Often overlooked but more important than ever, Montana Public Service Commission races are starting to get some coverage.
How are we going to toast our muffins in the morning? And mill our logs into 2x4s? Where are we going to find the electricity to do these things? Conservation would be helpful but for sure coal, wind, hydro, solar and natural gas will be in the mix. But what’s the trade off? These are just some of the questions the PSC will be grappling with in the next few years.
In the news, there’s a PSC coup a-brewing. All of the commissioners are Republicans but three out of the five are lining up against incumbent District 2 Commissioner Kirk Bushman, reports Mike Dennison. Commissioners Brad Johnson, Travis Kavulla, and Roger Koopman held a fundraiser in Billings for Bushman’s opponent, Republican Tony O’Donnell.
(Way to go, Democrats, for not fielding a candidate in this race, as the winner of the June Republican primary will be that district’s next commissioner.)
Kavulla is the friendliest toward consumers and the environment, and that isn’t saying much. So, if Johnson and the “Koopdog” think Bushman is a little too close to the utilities he regulates, that’s saying something. An example: only Bushman and District 4’s Bob Lake voted to pass the costs of another Colstrip Unit 4 breakdown along to consumers.
Let’s take a look at Lake. He has three Democrats vying for his seat, all of whom would be a vast improvement. Here’s an outtake from a guest column by former PSC commissioner and candidate Gail Gutsche on Lake’s Colstrip vote:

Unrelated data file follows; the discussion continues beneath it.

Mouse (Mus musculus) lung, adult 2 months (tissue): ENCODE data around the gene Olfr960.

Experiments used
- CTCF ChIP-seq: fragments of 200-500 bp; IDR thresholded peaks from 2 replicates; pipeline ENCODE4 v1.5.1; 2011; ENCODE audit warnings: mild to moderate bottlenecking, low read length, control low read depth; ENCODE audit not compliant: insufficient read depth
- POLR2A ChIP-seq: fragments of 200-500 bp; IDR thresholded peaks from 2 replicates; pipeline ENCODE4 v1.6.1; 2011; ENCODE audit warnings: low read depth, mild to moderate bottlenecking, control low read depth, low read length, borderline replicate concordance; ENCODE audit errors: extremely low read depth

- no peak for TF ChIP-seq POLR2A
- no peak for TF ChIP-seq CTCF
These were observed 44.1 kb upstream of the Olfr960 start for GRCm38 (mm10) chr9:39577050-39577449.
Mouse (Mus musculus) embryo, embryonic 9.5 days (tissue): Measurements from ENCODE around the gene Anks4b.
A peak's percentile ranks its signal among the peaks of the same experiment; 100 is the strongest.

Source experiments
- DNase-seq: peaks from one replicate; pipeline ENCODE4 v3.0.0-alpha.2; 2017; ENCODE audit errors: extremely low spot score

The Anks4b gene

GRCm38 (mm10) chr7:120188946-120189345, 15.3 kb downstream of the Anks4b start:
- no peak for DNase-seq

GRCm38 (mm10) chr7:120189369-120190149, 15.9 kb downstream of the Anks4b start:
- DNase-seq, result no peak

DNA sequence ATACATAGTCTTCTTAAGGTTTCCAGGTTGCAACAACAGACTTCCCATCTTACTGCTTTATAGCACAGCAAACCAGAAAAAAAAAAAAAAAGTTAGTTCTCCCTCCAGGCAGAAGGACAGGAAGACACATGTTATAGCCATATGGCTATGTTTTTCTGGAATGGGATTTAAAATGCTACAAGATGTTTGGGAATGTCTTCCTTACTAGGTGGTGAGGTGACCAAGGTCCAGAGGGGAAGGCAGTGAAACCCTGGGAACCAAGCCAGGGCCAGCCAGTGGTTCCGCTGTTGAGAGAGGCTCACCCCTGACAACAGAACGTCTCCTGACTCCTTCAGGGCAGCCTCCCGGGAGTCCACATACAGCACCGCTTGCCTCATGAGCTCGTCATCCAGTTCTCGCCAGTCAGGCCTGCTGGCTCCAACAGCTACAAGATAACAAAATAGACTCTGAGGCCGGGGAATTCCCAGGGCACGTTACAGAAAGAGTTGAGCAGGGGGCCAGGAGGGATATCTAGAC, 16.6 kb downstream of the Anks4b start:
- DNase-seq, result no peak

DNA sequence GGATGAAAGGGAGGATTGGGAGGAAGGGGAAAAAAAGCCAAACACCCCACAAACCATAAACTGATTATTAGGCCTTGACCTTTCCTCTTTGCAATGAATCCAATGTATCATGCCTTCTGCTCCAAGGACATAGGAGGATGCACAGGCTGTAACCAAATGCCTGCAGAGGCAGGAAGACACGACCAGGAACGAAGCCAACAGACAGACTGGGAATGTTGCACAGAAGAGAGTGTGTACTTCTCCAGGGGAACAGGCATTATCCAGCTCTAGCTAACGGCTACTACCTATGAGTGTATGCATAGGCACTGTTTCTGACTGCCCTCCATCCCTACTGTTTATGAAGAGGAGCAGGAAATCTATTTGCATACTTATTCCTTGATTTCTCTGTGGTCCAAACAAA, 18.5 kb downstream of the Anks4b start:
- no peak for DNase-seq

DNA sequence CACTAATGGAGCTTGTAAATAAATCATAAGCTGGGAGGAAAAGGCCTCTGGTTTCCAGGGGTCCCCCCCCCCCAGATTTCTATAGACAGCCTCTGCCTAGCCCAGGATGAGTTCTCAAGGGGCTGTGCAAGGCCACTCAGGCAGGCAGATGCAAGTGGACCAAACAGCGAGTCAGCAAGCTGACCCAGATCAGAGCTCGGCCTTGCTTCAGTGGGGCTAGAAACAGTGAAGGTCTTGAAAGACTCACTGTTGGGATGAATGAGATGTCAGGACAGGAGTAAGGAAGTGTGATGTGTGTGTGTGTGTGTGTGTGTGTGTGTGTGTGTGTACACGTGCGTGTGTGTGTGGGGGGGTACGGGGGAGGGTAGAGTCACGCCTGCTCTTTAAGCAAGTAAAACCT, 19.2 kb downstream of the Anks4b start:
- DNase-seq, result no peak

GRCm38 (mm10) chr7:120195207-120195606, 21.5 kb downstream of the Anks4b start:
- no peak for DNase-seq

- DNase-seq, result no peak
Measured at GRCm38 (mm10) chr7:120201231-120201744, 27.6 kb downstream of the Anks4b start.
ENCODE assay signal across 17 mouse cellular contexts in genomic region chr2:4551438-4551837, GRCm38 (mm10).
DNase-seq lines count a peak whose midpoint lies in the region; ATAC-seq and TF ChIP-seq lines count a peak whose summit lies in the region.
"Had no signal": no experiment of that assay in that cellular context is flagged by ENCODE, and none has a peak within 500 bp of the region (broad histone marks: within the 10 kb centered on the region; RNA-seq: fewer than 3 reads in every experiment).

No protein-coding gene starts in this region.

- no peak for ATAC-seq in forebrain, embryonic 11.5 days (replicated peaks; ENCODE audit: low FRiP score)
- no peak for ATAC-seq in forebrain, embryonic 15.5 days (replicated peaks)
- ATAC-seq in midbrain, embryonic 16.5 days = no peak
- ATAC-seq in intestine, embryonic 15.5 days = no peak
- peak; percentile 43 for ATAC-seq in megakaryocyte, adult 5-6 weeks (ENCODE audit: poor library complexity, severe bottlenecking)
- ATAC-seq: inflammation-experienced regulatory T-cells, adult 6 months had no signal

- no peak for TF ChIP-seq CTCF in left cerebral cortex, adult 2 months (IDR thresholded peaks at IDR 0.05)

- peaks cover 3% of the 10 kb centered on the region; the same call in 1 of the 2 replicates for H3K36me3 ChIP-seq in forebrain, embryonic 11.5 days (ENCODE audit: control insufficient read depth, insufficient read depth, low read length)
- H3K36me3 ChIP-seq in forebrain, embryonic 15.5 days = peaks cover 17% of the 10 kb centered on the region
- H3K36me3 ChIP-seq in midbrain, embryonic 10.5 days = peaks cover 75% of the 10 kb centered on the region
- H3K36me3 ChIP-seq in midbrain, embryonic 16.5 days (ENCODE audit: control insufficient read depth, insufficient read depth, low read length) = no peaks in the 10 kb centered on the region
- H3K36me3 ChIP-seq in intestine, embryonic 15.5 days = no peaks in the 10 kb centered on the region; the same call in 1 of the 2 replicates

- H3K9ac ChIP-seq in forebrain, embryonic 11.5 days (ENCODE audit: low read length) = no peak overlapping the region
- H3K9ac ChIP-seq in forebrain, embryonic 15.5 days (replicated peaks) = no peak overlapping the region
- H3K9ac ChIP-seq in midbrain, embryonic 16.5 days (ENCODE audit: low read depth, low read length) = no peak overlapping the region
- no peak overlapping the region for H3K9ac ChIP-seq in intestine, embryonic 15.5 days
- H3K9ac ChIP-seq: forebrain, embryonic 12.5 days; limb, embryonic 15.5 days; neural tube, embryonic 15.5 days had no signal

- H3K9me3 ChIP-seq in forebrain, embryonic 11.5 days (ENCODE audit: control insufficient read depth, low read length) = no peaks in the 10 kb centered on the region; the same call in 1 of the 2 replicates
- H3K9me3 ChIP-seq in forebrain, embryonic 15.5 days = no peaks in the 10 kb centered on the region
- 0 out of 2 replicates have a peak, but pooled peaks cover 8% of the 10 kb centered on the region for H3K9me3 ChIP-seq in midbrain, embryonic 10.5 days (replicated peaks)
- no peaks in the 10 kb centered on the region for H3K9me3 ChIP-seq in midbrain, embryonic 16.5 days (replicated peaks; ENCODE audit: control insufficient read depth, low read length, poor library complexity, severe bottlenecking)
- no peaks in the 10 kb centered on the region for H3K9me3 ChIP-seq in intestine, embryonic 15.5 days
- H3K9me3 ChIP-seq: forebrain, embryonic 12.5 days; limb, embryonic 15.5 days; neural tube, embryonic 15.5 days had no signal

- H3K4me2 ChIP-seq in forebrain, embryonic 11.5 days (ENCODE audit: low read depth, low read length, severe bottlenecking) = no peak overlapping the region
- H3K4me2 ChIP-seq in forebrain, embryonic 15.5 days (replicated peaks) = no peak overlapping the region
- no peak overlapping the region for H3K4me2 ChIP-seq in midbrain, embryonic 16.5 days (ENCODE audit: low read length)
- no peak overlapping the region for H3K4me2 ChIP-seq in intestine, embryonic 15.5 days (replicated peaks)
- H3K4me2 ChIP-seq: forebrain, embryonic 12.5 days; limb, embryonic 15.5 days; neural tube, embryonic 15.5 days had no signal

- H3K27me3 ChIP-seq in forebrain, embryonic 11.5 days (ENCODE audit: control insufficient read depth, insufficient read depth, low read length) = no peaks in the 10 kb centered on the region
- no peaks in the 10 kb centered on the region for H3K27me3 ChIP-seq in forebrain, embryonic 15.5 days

Commissioner Lake, who represents those of us who live in north- and southwestern Montana, did not agree with the majority of the PSC. He seemed eager to give NorthWestern a pass on what were some very questionable business decisions. Apparently he thinks consumers should pay for NorthWestern’s mistakes.
The third PSC race features a Democrat and an Independent facing off against District 3 incumbent Koopman in the November general election. Democrat Pat Noonan, out of Butte, has name recognition having served eight years in the Montana House of Representatives. Independent newcomer Caron Cooper lives in Livingston. She had an opinion piece the other day at Montana Cowgirl worth a read. A snippet:
Over the past year, I identified three trends that appear to have contributed to a decline in objectivity and effectiveness in the PSC: term limits; partisan politics; and accepting donations in past campaigns from one of the biggest monopolies the PSC charged with regulating. I believe these trends go a long way towards explaining why the PSC seems to be working counter to its own mission of protecting Montana consumers.
I heard Cooper at a Democratic Party function last summer but I believe that after Noonan filed, she went Independent, with the blessing of the party. That she has a post at Cowgirl confirms this. I’ll be curious to see the numbers at the close of this race. Independents have a tough row to hoe but since it has already been a weird campaign season, who knows how Cooper’s candidacy will impact the outcome.
All three PSC races deserve attention. The dysfunction at the PSC until January 2017 is palpable: District 2’s Bushman and primary challenger O’Donnell are duking it out. District 4’s Lake is not getting any love from the commission’s majority. District 3’s Koopman, by having Democratic and Independent challengers, is making his campaign worthy of attention.
The winning candidates will be involved in Montana’s energy future and “regulating private, investor-owned natural gas, electric, telephone, water and private sewer companies, intrastate railroads, certain motor carriers hauling regulated commodities and natural gas pipeline safety regulations.”
Just those things, so please pay attention and vote accordingly.